What's new this time around? For better or worse, very little has changed since Raiden and the Snakes' previous deployments. As the name implies, each of the games has received a bit of high-definition, sixty-frames-per-second spit and polish. Each game included on the disc was once a graphical powerhouse for its console and era. Now, with the enriched resolution and slick frame rate, the games not only look better than ever but hold up pretty well under modern scrutiny, the boss fights in particular. Only the collection's muddy textures serve to remind you that these games were never meant to be seen in the light of 1080p.
The jump to modern consoles also means modern online connectivity. Peace Walker's cooperative elements can now be enjoyed fully by those gamers who don't just happen to have three friends with PSPs. And it's a good thing too, since some of the later boss fights feel very much like they were designed to require players to have a social life. Of course, if you really miss being able to play your portable game on a portable, Konami's 'Transfarring' procedure has you covered. The process of moving your saves from console to handheld and back again is pretty painless, and is probably the most interesting addition in the collection -- provided you're playing it on PS3, of course.
How's it hold up? There is still no series quite like Metal Gear Solid.
Each game in the franchise (and in turn, this collection) manages to strike a perfect balance in spite of the volume of elements at play. At times both funny and somber and serious and goofy, action-packed and overly verbose; Metal Gear Solid is without question one of the most unique experiences to be had. The boss fights are still some of the most memorable in video game history and series creator Hideo Kojima's oddball sense of humor permeates even the most serious moments. There's a reason Metal Gear Solid has infiltrated the hearts of so many gamers.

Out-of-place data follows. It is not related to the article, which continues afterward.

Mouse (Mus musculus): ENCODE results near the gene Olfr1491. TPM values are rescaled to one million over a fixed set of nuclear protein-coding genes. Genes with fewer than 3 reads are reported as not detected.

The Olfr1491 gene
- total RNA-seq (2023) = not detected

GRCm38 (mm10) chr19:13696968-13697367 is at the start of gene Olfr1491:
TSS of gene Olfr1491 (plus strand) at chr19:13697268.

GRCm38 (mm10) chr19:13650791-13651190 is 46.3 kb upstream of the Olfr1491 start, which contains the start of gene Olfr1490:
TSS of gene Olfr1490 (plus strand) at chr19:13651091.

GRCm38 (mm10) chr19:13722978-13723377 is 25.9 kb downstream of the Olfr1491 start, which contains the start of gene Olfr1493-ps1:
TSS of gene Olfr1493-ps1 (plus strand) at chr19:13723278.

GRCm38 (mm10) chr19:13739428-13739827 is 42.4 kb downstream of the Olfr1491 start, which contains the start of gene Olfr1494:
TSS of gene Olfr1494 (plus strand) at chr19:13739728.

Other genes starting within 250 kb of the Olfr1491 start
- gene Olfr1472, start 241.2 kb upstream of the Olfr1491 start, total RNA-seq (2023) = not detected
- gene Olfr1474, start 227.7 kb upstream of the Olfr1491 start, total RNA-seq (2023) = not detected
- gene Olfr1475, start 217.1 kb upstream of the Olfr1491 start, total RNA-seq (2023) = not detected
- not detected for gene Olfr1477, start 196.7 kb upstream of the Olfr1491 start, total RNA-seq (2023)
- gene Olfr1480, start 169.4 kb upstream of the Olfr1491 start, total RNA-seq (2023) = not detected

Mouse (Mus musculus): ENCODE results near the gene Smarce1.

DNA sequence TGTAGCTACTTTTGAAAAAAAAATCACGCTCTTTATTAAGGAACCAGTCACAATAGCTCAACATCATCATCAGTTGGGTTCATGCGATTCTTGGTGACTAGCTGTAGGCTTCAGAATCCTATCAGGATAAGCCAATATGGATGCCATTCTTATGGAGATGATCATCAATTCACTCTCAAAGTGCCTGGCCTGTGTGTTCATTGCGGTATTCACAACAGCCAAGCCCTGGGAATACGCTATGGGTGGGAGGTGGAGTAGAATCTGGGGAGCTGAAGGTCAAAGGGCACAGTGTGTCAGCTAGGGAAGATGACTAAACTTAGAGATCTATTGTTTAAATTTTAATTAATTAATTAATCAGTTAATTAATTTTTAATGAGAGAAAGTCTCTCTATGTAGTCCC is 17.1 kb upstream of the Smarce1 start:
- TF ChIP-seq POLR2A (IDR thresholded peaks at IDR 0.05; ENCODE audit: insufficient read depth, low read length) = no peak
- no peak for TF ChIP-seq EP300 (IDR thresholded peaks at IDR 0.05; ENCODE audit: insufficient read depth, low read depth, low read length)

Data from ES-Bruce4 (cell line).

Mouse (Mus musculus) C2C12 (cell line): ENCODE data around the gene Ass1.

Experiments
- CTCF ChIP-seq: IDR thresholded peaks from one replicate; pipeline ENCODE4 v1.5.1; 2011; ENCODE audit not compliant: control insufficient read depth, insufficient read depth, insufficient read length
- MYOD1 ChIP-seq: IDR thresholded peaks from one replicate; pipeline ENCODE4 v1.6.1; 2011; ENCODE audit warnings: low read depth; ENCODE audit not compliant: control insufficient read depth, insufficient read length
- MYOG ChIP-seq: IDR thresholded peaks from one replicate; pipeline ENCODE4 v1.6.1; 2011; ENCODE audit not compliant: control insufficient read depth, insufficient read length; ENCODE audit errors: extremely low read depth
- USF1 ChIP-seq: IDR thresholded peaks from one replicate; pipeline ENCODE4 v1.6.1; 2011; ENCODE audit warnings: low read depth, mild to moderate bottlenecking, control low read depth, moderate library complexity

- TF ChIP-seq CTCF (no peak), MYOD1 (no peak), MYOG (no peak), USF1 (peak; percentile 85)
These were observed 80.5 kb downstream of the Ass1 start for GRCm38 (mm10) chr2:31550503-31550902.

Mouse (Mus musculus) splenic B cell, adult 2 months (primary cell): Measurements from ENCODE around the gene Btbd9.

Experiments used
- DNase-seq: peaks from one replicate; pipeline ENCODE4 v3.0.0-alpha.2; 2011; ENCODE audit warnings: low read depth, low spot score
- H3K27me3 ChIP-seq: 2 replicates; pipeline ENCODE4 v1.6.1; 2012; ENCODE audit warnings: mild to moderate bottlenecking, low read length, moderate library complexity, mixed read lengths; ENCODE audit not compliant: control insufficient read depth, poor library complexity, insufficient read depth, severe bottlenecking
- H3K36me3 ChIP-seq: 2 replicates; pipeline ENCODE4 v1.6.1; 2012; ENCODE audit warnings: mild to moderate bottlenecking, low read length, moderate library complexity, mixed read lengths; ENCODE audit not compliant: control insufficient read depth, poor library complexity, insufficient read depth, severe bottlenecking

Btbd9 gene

The "tactical espionage action" formula still holds up very well; partially because so few games use stealth effectively. However, the control schemes and tactical options available in Snake Eater and even more so in Sons of Liberty have begun to show their age. Even when compared to Peace Walker -- which feels much more like a thoroughly modern shooter with simple tweaks, like over-the-shoulder gunplay and walking while crouched -- the older two show their age. Swapping between Peace Walker and the other inclusions can feel a bit like gaming jet-lag; everything just feels a little off and more difficult than it should.
Another artifact of the olden days that should have been pulled out of service is that there is still no way to pause cutscenes. In case you didn't know, Metal Gear Solid has some very (very) long cinematics. Metal Gear Solid 4 and Peace Walker addressed this issue by adding the ability to pause and skip the scenes at will. It seems a minor annoyance only up until your phone rings, at which point you face quite a dilemma.
The final and most glaring major omission from the game is the lack of the very first Metal Gear Solid in any form; an omission so devious it had to be perpetrated by the La-Li-Lu-Le-Lo. Including an upscaled version of the game that started it all would look slightly out of place, which is why The Twin Snakes, a GameCube remake of the first title, would have made for an acceptable substitute. If only it weren't published by Nintendo, likely preventing its porting to 360 and PS3.
As it stands, there is a pretty severe narrative gap left in this collection that will no doubt leave new players confused. If you can imagine watching the first couple of Star Wars prequels and then skipping straight ahead to The Empire Strikes Back, you've got a pretty good idea of what it would be like.
Even considering that omission, Metal Gear Solid still stands as a fantastic franchise worthy of everyone's attention. Each of the games included in Metal Gear Solid HD Collection are the definitive versions, even if they are just barely definitive.